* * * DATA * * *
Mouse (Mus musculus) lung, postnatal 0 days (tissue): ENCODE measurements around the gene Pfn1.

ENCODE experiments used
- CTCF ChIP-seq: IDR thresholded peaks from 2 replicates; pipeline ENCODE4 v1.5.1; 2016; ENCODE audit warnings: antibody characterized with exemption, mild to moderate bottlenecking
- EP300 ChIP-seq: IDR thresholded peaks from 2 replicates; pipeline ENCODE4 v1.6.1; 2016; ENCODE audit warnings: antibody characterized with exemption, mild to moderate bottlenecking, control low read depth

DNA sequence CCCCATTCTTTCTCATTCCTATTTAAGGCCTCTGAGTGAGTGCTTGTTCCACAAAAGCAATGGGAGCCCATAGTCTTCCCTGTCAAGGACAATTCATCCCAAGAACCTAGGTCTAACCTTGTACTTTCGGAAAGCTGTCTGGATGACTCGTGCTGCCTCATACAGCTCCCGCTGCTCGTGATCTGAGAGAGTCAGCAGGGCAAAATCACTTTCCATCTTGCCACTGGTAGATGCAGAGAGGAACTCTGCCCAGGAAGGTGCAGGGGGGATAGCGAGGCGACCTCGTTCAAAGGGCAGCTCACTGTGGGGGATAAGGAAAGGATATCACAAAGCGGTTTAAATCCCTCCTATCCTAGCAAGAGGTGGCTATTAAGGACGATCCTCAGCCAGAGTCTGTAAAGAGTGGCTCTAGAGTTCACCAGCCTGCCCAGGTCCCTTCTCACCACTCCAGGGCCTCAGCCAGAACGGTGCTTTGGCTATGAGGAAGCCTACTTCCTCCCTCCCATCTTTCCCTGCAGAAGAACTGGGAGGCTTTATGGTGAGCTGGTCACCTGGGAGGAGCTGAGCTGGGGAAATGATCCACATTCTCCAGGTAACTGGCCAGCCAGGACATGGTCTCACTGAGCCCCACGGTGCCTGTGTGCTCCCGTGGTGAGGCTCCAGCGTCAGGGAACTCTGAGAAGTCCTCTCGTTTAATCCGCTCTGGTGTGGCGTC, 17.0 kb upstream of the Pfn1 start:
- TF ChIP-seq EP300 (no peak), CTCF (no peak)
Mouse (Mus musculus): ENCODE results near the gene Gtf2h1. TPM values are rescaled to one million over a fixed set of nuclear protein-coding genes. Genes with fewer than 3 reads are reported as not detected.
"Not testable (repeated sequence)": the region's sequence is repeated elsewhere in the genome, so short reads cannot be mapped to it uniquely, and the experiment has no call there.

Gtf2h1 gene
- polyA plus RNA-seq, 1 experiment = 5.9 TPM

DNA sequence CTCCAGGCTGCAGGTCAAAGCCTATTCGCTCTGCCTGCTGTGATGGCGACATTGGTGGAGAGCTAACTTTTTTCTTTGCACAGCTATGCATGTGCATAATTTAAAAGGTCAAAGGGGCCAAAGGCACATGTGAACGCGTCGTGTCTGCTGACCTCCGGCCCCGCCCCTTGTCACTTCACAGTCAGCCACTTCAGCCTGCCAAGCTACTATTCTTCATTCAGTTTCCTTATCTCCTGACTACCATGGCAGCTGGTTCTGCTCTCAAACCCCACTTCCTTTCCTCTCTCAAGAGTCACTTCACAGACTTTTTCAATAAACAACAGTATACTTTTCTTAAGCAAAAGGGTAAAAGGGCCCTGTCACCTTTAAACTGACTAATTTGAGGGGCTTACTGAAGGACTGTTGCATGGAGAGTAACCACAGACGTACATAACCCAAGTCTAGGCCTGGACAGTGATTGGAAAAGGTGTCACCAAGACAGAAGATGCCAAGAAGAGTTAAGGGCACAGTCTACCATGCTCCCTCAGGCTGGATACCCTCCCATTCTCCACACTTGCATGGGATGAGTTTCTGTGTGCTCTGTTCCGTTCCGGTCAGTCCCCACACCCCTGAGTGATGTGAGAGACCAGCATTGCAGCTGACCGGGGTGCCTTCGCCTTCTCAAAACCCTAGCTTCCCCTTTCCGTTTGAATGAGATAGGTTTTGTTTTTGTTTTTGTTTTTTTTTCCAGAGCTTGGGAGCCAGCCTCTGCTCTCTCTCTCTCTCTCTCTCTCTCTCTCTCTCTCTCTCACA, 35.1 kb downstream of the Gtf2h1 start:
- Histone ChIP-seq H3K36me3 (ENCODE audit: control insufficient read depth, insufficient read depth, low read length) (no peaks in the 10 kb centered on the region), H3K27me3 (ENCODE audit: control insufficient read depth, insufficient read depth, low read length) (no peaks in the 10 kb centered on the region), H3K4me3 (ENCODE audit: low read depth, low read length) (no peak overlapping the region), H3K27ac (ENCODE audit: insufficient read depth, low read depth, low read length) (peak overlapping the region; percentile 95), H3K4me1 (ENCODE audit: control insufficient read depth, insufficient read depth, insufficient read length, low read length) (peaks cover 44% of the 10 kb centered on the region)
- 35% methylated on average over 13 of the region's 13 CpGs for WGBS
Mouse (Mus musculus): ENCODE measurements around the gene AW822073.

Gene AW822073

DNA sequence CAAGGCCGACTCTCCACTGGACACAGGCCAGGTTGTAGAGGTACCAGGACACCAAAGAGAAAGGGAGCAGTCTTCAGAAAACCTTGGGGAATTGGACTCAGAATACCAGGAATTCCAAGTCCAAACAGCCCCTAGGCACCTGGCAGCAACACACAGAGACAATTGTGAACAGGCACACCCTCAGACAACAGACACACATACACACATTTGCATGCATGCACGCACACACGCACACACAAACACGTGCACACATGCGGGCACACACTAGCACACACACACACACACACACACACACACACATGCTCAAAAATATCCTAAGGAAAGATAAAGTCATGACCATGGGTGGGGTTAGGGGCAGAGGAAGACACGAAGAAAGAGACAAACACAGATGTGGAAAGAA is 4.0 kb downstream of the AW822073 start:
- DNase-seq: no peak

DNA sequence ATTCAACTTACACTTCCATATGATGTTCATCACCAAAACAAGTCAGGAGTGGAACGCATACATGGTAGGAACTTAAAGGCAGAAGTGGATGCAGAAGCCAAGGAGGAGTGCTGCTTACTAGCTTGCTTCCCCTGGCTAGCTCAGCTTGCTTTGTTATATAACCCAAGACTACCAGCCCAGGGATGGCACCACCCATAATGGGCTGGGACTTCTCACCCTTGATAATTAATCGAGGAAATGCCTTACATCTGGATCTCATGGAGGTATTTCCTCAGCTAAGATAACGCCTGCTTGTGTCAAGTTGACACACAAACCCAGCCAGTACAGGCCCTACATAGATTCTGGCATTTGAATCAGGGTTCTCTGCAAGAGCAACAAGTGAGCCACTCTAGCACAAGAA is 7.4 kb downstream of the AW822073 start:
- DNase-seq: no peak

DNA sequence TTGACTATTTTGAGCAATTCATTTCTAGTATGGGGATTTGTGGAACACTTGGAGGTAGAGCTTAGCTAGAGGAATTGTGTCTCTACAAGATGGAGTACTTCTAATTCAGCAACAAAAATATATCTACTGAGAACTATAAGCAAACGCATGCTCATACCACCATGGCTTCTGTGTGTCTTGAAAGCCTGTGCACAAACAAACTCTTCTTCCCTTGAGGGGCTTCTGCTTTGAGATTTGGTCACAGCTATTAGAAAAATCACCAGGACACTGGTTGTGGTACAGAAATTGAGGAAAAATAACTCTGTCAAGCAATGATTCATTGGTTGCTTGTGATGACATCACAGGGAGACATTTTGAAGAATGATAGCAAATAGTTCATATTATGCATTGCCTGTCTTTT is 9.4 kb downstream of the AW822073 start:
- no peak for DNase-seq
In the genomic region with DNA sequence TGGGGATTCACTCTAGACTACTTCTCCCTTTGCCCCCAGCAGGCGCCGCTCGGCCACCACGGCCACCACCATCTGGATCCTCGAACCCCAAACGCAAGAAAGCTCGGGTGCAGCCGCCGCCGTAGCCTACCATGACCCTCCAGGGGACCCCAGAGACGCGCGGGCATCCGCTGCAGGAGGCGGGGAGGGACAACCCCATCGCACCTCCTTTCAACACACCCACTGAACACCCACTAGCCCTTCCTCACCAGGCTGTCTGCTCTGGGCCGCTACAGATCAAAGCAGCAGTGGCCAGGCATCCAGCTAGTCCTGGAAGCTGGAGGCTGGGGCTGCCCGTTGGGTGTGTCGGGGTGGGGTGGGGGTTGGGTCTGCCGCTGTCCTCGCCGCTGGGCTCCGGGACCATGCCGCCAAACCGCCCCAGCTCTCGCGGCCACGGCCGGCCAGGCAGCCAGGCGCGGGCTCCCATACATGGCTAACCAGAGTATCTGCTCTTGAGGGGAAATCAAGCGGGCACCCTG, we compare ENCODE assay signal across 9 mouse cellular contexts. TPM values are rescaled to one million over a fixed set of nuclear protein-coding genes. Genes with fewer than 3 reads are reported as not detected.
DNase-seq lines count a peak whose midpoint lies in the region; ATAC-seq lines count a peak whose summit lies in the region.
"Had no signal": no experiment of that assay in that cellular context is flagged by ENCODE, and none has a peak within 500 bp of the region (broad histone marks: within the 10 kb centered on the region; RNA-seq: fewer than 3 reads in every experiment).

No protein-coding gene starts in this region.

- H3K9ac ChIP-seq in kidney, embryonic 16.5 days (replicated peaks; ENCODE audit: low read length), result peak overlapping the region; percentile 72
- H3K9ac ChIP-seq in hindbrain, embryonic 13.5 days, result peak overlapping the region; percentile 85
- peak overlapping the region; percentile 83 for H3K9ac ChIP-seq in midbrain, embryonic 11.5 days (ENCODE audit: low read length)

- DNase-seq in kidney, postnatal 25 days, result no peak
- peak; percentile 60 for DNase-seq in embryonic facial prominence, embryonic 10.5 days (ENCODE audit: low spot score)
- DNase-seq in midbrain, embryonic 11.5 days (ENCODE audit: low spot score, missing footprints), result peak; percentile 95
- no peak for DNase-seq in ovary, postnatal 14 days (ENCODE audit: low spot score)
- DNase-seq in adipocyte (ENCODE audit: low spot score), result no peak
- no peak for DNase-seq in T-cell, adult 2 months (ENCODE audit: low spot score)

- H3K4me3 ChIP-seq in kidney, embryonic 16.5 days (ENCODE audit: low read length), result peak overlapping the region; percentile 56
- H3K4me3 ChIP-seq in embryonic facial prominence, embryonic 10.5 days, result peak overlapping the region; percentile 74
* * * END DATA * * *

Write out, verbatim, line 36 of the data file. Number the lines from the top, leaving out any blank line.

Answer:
- H3K4me3 ChIP-seq in embryonic facial prominence, embryonic 10.5 days, result peak overlapping the region; percentile 74